One doctor suggested amputation. Another removed a bone and fashioned a cast that stretched from his toes to his knee. But after many years of pain and frustration, retired stockbroker Philip H. Turner was able to say with some humor yesterday: "This foot's been through a lot."
The bane of Mr. Turner's life has been deep, festering wounds that refuse to heal -- a problem that afflicts an estimated 5 million Americans and leads to half of the amputations performed each year in the United States.
Mr. Turner, a Sykesville resident, has lived with a succession of wounds on his feet, all the result of diabetes. His most recent sore has hobbled him since 1987.
The nickel-sized sore didn't begin to close until he started receiving a combination of treatments at the Greater Baltimore Wound Care Center in Owings Mills about 10 weeks ago. There, a medical team has taken a variety of approaches that includes )) daily applications of a solution made from an extract of his own blood.
To make the solution, a nurse drew about two ounces of blood, then laboratory personnel put the blood through a mechanical process that extracted five growth factors. These factors, carried by blood platelets, circulate through the body to promote healing of injured tissues. But sometimes, in chronically ill patients, they don't reach the extremities in sufficient quantities.
"In essence, we're just beefing up the body's ability to heal wounds," said Dr. Victor Tritto, a podiatrist working at the center. The solution, which carries the trade name Procuren, is simply a liquid containing a concentrate of the patient's growth factors.
The growth factors are responsible for different phases of healing, such as the growth of capillaries and skin cells. But Dr. Tritto was quick to add that Procuren is simply one part of wound management: the rest involves infection control, the removal of dead tissue around a wound and -- sometimes -- surgery to restore blood flow to an area.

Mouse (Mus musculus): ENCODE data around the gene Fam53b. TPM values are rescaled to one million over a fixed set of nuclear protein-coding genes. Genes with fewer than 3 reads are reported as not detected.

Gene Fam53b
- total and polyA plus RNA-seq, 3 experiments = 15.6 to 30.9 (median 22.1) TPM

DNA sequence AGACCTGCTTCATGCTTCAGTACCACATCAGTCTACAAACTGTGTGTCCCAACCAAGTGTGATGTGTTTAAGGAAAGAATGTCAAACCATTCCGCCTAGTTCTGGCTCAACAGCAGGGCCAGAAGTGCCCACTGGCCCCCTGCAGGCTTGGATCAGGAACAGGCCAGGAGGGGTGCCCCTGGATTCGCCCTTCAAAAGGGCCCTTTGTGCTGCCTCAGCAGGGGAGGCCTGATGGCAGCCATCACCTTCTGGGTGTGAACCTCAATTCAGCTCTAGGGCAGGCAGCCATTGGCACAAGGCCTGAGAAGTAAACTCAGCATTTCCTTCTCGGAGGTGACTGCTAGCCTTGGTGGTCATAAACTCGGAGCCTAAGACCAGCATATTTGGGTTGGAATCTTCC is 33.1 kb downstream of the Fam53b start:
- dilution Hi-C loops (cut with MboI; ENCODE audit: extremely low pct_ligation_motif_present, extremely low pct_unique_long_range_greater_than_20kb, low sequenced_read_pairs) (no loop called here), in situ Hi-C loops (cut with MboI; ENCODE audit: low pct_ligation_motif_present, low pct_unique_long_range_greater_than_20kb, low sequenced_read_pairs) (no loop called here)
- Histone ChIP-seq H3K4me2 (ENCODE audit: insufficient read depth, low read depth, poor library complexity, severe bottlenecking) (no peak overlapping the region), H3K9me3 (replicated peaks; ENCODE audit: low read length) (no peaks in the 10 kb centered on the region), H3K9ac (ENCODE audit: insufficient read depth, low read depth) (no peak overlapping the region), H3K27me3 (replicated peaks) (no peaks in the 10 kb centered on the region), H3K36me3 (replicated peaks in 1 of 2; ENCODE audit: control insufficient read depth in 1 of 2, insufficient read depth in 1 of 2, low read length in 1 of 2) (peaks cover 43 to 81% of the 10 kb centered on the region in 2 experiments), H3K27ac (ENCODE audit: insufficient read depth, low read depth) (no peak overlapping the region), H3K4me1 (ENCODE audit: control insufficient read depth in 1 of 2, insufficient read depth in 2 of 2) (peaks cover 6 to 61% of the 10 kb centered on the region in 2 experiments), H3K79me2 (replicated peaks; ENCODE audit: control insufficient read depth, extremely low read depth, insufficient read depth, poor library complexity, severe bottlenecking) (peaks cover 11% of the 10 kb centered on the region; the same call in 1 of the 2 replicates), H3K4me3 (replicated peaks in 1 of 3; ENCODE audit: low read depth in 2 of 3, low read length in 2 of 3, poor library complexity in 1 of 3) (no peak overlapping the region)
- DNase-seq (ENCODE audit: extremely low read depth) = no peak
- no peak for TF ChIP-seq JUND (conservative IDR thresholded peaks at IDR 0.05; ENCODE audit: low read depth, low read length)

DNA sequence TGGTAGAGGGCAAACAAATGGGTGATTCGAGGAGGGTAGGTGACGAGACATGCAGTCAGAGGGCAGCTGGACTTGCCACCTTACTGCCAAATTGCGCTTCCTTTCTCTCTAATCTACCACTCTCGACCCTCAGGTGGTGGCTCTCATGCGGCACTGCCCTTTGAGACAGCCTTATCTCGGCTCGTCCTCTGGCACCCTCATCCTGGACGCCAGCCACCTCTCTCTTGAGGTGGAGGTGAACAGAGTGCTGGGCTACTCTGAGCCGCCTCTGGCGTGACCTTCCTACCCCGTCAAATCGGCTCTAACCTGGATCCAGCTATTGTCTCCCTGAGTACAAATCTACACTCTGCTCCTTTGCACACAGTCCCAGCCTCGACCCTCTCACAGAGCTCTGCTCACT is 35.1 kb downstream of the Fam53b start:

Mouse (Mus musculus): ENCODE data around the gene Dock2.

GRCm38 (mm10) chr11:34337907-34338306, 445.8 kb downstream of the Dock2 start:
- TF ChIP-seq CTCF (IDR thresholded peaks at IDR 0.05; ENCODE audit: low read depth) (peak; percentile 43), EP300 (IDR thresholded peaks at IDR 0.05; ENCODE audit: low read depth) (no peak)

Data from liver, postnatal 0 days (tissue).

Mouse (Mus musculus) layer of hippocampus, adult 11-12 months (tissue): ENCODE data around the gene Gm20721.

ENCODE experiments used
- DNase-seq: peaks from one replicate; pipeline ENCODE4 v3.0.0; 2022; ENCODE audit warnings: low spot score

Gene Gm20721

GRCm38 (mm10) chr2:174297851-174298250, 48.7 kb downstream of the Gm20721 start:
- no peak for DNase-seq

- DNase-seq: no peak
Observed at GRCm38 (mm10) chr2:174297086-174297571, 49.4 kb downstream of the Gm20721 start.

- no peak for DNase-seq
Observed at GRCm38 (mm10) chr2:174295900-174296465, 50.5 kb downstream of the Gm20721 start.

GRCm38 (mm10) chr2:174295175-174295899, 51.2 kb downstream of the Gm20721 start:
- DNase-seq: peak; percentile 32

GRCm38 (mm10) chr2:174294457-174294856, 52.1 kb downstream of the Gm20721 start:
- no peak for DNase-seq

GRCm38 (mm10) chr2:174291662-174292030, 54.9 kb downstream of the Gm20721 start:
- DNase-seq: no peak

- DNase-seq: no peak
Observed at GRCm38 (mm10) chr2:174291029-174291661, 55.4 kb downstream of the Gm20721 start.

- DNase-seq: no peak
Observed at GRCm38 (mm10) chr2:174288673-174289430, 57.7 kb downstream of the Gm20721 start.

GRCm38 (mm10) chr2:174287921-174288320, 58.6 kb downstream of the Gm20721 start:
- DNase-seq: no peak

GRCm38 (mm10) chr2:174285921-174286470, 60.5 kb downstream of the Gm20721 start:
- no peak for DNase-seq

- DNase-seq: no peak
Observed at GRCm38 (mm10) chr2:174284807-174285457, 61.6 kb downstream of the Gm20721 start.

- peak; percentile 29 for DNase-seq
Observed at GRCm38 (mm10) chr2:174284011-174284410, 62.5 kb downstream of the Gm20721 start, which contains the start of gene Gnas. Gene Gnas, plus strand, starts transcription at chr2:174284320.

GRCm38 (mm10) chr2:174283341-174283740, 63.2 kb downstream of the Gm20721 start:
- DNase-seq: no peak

"We don't want anyone to get the idea that it is a magic potion," Dr. Tritto said of Procuren.
The Wound Care Center, affiliated with the Greater Baltimore Medical Center, is one of 30 clinics that operate under a franchise arrangement with Curative Technologies Inc. of Setauket, N.Y.
Since the Owings Mills center opened in July, the clinic has treated 120 patients, 25 of whom are receiving the growth factors. Six of those patients have seen their wounds heal, while the remaining 19 have wounds that are healing for the first time, according to Mary Hilton, registered nurse and project director.
With the combined treatments, the average healing time for a chronic wound is eight to 12 weeks, Ms. Hilton said. That may be a long time, but chronic wounds can persist for decades.
Half of all chronic wounds are complications of diabetes, she said, while about a quarter result from circulatory problems that either deprive the extremities of a proper blood supply or cause blood to pool. Persistent skin ulcers also plague the bedridden or people who use wheelchairs at "pressure points," such as the buttocks, back and legs.
Yesterday, Mr. Turner said he was greatly relieved with his progress and glad to put some old remedies behind him.
"Two years ago," he said, "I was wearing a cast up to my knee. When they took it off, my foot was just as bad as it was before."